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    Archived pages: 1 . Archive date: 2014-09.

  • Title: FHTC Network Troubleshooting Flowchart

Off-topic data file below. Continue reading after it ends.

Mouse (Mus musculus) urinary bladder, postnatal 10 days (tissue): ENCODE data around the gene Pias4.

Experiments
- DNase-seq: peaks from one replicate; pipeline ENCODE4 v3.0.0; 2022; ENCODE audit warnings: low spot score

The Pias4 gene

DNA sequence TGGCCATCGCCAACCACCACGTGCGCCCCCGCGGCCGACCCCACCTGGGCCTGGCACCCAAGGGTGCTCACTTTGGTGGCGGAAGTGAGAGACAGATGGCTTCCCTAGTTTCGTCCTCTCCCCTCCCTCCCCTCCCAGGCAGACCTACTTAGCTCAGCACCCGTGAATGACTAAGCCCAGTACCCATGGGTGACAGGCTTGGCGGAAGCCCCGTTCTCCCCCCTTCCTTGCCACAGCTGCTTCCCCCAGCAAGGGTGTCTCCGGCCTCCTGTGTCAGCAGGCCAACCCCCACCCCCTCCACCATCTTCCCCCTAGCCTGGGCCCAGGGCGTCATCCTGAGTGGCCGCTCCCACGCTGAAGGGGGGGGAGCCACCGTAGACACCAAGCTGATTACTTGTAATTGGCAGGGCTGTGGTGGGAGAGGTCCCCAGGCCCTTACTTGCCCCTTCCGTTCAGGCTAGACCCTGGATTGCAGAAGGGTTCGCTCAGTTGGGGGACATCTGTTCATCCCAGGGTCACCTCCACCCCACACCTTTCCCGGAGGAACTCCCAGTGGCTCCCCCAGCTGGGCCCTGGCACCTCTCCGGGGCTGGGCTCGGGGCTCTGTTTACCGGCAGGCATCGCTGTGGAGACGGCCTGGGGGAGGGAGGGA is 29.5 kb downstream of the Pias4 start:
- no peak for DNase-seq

Descriptive info: .. START.. Windows Workstation Unable to Access a Network Service.. Gather Clues.. A.. Ask Questions.. i.. What were you doing when the problem occurred?.. ii.. Have there been any recent changes to the network?.. B.. Have the customer recreate the problem while you watch.. While watching, check for obvious user errors (ID10T errors), such as Caps-Lock being on.. Do other workstations on the LAN have the same problem?.. Yes.. or.. No.. Are the switch, hub, or wireless access point's power & link-lights lit?.. ping.. *.. the destination by name.. Successful?.. Possible Solutions.. Specific service is down on destination server.. The server itself is up and communicating, but the specific service you are trying to access is down for some reason.. Figure out why the service is down (look at configuration, recent updates, & logs), and bring it back up.. If it is still up but not responding, restart it.. Misconfigured firewall.. Network firewall may be blocking all access from your LAN to specific service port on destination server.. Configure it to allow your LAN access to service.. C.. Malware infection on destination server or it has been hacked.. Scan server for malware infection using anti-virus software such as MalwareBytes.. Check for signs of break-in (look at the logs).. If All Else Fails.. Sniff the network with Wireshark on the server while recreating the problem.. See if packets are actually being sent to the correct port and if there are any replies.. Look for packets containing diagnostic or error messages.. Search the Internet.. See if others have had the same problem, and if so, how they solved it.. Problem Solved?.. Document Your Solution.. FINISHED.. the destination by IP address.. Name of destination unable to be resolved for one of the following reasons:.. Name not configured in DNS server.. Make sure proper records (A, CNAME, MX, etc) for name are found in DNS zone file on your nameserver.. DNS resolver or nameserver down or locked-up.. Verify that your DNS servers are running properly.. If not, figure out why and bring them back up.. iii.. WINS server down or locked-up.. Verify that your WINS servers are running properly.. iv.. DHCP server is giving out wrong DNS or WINS server addresses.. Properly configure DHCP server’s scope to provide correct DNS & WINS server addresses.. Sniff the network with Wireshark while recreating the problem.. Pay special attention to any name resolution packets (DNS, NetBIOS, LLMNR).. Execute:.. ipconfig /all.. on at least two LAN workstations having the same problem.. What type of IP addresses?.. DHCP starting with 169.. 254 (APIPA).. DHCP IP addresses.. Static IP addresses.. DHCP server down, not configured properly, or not installed on LAN.. Start it back up, configure it properly, or install it.. Locked-up switch, hub, or access point.. Unplug it and plug it back in.. If it is managed and still unresponsive, try resetting it back to factory default settings.. Misconfigured managed switch or access point.. Configure it properly.. If all else fails, reset it to factory default settings.. D.. Bad switch, hub, or access point.. Power lights are still lit, but link lights probably are not.. Swap it with another one to test.. Replace if bad.. E.. Chatty NIC on LAN.. Malfunctioning or faulty NICs sometimes become "chatty", putting out excessive packets on the network and using up all of its bandwidth, which affects all workstations in that broadcast domain.. Unplug the power from the computer with the chatty NIC and then plug it back in.. If this doesn't fix the problem, the NIC is probably bad, in which case it will have to be replaced or disabled.. Default Gateway router.. On which LAN is the destination located?.. Same LAN as workstation.. Different LAN on the Internet.. Different LAN, but still on this organization's network.. Destination down or locked-up.. Boot or reboot it.. Plug it in first if it is unplugged from power.. Bad cable or cable unplugged between destination and switch/hub.. If the link-lights are not lit on the destination, this is probably the problem.. Misconfigured IP settings on destination.. Check its IP settings and correct them if necessary.. DHCP server is giving out wrong subnet mask.. Properly configure DHCP server’s scope to provide correct subnet mask..  ...   the destination LAN.. Not past the local router.. All the way to the destination LAN, but no response from destination.. Are the router’s power & link-lights lit?.. Misconfigured router.. The router may be configured with the wrong IP addresses for its interfaces.. Configure them properly.. Rogue DHCP server giving out wrong IP addresses.. If addresses are from DHCP, verify that they are from the correct IP network for this subnet.. If not, there could be a rogue DHCP server dishing out incorrect addresses.. Find it and shut it down.. DHCP server is giving out wrong default gateway address.. Properly configure DHCP server’s scope to provide correct default gateway router IP address.. Router is on a different switch/hub, and that switch/hub is down or locked-up.. Power-on or reset switch/hub.. Power unplugged from router.. Plug it in.. Bad cable or cable unplugged between router and switch, hub, or access point.. If the link-lights are not lit on the router, this is probably the problem.. Locked-up router.. If it is still unresponsive, you may have to reset it back to factory default settings.. Bad router.. other computers on the same LAN.. Power unplugged from switch, hub, or access point.. Restart the affected workstation.. Problem solved?.. Problem Solved.. Is the Link-Light on the NIC lit?.. What type of IP address?.. No IP address.. Valid Static or DHCP.. NIC driver not installed or wrong NIC driver installed.. Install or update NIC driver in Device Manager.. Faulty NIC.. Try a different NIC in the workstation.. Faulty application software.. Check app’s settings.. Try reinstalling app.. Check app manufacturer’s website.. If it is a web browser, clear the cache & check the proxy settings.. Disable Windows firewall.. Check with admin of network firewall to see if workstation is being blocked.. Invalid entry for destination name in.. \windows\system32\drivers\etc\hosts.. file.. It normally should not be listed in this file at all.. Insufficient rights to access service.. Check with admin of service or the server itself to see if user has sufficient rights or their account has been disabled.. User is using incorrect username and/or password.. Malware infection.. Scan system for malware infection using anti-virus software such as MalwareBytes.. See if packets are actually being sent to the correct addresses and if there are any replies.. Incorrect DNS server or WINS server address.. Compare these addresses with the settings on another workstation that is working on the LAN.. the default gateway’s IP address.. Incorrect IP address or subnet mask.. Compare with the settings on another workstation that is working on the LAN.. Incorrect, outdated, or misconfigured NIC driver.. Verify NIC driver in Device Manager, and don’t forget to check the NIC’s settings, such as connection speed.. Reset Windows TCP/IP stack using.. netsh int ip reset.. command.. Reboot after executing command and reconfigure the NIC’s IP settings.. Faulty cable.. Test with cable tester or swap cables.. Sometimes link-lights lie.. Make sure cable is not too long.. If Wireless, lost connection to access point.. Make sure workstation is close enough to access point.. Check for interference.. Make sure wireless NIC is configured with correct SSID & passphrase.. H.. Bad entry in local routing table.. View it using the.. route print.. command, and compare it with the routing table on another workstation that is working on the LAN.. When All Else Fails.. Incorrect subnet mask or default gateway.. Cable unplugged from NIC or switch/hub.. Faulty or disabled NIC.. Check if it is enabled in Windows and BIOS setup.. Test with loopback.. Swap with another NIC.. Bad port or uplink port on switch/hub.. Move the cable to a different port.. Disabled port on managed switch.. Login to switch and enable port.. *NOTE:.. If you are unable to ping a web site using the normal.. command (which uses ICMP that may be blocked for security reasons), try pinging it with TCP using the.. psping.. command available from the PsTools software toolkit at.. http://download.. sysinternals.. com/files/PSTools.. zip.. Examples:.. psping www.. fhtc.. edu:80.. psping 157.. 166.. 239.. 177:80.. Click.. here.. for a graphical version of this flowchart.. for a simpler version of this flowchart that is compatible with older browsers.. All content copyright.. Flint Hills Technical College.. 2014.. Written and designed by Adam Starr.. All rights reserved..